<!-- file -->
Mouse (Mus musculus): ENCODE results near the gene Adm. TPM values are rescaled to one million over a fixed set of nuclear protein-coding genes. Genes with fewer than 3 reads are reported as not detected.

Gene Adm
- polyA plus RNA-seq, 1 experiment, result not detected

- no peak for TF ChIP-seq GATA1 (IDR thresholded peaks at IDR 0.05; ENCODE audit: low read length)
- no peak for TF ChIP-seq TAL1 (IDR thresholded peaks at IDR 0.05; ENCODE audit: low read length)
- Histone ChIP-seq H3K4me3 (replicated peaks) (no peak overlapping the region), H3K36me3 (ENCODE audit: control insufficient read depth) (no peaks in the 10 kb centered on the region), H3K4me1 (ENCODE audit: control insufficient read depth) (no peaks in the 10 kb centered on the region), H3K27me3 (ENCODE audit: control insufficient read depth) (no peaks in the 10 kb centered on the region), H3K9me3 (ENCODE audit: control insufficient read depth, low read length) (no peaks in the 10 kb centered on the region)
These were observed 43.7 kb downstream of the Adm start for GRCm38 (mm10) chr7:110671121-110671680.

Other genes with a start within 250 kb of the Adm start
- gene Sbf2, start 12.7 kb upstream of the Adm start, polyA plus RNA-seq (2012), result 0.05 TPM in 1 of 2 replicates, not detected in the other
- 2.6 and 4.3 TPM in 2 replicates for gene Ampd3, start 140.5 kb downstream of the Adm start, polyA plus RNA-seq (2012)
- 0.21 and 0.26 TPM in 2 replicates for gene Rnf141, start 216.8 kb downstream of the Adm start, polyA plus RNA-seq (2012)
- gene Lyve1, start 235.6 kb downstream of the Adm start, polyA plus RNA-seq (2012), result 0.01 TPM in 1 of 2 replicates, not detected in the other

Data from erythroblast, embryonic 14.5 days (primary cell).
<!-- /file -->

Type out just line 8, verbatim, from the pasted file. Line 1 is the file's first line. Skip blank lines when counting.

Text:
Other genes with a start within 250 kb of the Adm start